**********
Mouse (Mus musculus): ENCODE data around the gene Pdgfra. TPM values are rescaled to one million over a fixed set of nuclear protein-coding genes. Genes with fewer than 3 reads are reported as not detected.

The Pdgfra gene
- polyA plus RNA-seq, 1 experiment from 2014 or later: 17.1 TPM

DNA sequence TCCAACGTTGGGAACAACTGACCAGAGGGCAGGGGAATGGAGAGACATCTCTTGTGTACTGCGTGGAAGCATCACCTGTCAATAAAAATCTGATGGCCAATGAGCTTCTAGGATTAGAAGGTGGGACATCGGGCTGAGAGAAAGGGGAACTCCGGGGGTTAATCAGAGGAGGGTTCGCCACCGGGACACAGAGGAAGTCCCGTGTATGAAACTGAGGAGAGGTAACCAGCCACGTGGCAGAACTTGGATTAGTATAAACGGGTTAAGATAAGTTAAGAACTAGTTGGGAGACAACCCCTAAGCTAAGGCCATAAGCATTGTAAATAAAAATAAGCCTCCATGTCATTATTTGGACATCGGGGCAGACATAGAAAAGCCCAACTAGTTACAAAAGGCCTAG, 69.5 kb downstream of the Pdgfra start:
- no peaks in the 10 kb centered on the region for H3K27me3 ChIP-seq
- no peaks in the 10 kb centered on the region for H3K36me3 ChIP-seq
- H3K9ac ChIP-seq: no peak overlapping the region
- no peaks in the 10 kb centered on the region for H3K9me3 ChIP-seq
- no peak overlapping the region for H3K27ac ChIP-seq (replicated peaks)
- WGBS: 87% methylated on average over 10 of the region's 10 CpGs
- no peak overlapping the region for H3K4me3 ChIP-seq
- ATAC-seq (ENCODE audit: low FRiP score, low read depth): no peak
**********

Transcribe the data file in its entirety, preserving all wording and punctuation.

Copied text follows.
Mouse (Mus musculus): ENCODE data around the gene Pdgfra. TPM values are rescaled to one million over a fixed set of nuclear protein-coding genes. Genes with fewer than 3 reads are reported as not detected.

The Pdgfra gene
- polyA plus RNA-seq, 1 experiment from 2014 or later: 17.1 TPM

DNA sequence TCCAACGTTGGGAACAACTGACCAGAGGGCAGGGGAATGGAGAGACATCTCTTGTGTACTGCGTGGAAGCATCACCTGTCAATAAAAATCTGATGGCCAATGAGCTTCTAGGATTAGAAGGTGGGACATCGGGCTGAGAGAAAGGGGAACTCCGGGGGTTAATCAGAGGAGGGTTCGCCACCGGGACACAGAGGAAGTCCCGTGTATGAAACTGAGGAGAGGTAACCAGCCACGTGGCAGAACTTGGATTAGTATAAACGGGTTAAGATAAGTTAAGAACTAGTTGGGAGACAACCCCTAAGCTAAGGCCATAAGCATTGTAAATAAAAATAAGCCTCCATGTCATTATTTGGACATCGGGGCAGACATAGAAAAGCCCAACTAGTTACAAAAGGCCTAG, 69.5 kb downstream of the Pdgfra start:
- no peaks in the 10 kb centered on the region for H3K27me3 ChIP-seq
- no peaks in the 10 kb centered on the region for H3K36me3 ChIP-seq
- H3K9ac ChIP-seq: no peak overlapping the region
- no peaks in the 10 kb centered on the region for H3K9me3 ChIP-seq
- no peak overlapping the region for H3K27ac ChIP-seq (replicated peaks)
- WGBS: 87% methylated on average over 10 of the region's 10 CpGs
- no peak overlapping the region for H3K4me3 ChIP-seq
- ATAC-seq (ENCODE audit: low FRiP score, low read depth): no peak